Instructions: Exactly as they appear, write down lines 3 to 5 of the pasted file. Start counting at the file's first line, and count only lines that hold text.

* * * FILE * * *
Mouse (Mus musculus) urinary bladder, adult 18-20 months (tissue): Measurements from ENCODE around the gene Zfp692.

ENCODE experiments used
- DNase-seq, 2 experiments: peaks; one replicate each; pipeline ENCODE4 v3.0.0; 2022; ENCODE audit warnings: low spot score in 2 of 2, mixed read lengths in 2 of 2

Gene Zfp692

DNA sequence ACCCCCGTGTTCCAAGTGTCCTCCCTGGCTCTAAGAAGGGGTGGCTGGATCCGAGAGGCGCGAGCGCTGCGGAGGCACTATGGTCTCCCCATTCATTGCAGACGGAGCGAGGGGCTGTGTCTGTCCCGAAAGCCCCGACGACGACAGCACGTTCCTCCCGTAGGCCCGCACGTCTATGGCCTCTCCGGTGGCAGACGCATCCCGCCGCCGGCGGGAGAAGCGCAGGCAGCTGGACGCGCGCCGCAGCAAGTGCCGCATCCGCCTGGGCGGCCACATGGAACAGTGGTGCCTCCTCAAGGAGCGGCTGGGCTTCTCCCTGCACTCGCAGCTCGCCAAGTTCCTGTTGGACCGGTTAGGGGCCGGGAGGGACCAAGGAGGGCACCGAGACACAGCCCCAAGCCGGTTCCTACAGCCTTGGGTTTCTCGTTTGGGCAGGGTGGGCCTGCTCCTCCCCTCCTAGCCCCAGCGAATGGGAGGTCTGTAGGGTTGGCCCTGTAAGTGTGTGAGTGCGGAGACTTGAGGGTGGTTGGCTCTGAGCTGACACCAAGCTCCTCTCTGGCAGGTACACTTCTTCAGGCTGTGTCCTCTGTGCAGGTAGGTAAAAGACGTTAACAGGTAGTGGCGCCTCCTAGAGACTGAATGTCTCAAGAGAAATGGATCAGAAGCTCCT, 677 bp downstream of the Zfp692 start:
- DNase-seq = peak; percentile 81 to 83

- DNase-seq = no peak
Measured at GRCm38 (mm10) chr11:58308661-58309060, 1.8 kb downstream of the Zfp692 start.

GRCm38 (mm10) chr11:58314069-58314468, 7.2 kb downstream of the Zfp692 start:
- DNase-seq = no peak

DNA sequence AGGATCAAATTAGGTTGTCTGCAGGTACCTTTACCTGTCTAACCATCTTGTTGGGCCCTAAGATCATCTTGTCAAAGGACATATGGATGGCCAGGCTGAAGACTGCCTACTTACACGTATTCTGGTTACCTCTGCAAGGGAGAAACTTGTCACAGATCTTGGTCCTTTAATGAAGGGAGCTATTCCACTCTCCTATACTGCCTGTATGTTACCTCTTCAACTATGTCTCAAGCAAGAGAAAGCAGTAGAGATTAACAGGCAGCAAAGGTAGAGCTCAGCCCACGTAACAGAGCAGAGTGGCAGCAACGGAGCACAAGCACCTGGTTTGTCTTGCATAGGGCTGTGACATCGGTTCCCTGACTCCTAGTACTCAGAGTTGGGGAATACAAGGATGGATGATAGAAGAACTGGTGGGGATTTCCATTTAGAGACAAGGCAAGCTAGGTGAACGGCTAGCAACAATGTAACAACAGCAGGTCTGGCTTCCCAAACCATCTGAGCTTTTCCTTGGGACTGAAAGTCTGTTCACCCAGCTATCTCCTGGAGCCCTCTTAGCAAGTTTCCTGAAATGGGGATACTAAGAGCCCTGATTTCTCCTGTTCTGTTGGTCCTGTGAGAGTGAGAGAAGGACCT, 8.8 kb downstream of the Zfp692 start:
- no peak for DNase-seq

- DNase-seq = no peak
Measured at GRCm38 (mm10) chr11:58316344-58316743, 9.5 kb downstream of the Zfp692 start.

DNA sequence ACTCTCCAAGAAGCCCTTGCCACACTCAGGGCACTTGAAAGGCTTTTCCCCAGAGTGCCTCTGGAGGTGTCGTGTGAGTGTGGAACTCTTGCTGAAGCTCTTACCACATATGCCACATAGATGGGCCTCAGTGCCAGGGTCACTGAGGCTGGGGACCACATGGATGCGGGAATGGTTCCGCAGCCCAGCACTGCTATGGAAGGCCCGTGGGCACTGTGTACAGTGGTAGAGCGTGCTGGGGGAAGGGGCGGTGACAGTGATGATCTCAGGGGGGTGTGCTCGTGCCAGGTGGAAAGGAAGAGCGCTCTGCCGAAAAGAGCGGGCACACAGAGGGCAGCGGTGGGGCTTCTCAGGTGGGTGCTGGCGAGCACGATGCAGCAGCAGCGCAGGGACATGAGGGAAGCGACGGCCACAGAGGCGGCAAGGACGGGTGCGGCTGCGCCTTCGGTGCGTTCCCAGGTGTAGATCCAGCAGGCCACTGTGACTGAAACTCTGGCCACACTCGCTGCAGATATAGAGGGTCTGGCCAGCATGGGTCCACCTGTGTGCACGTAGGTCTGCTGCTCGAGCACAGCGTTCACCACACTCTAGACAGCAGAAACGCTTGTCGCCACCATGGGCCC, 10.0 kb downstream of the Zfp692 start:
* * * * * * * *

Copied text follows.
- DNase-seq, 2 experiments: peaks; one replicate each; pipeline ENCODE4 v3.0.0; 2022; ENCODE audit warnings: low spot score in 2 of 2, mixed read lengths in 2 of 2

Gene Zfp692

DNA sequence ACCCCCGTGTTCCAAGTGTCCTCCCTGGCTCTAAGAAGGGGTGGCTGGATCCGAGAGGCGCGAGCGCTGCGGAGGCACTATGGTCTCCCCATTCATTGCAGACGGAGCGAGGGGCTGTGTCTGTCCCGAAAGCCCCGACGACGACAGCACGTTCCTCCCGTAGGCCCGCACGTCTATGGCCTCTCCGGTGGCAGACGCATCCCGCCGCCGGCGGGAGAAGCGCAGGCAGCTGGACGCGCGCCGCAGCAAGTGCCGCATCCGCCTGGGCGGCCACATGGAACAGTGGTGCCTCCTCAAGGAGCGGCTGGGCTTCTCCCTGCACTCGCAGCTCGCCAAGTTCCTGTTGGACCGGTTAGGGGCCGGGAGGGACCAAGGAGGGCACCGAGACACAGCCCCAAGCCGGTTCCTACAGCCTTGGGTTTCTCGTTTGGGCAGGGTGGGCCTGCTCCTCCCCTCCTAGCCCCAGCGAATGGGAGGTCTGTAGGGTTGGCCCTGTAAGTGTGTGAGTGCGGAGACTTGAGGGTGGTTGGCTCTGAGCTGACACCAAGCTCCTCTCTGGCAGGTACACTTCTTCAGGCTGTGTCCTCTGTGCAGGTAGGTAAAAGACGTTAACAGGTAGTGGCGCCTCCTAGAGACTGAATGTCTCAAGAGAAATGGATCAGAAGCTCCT, 677 bp downstream of the Zfp692 start: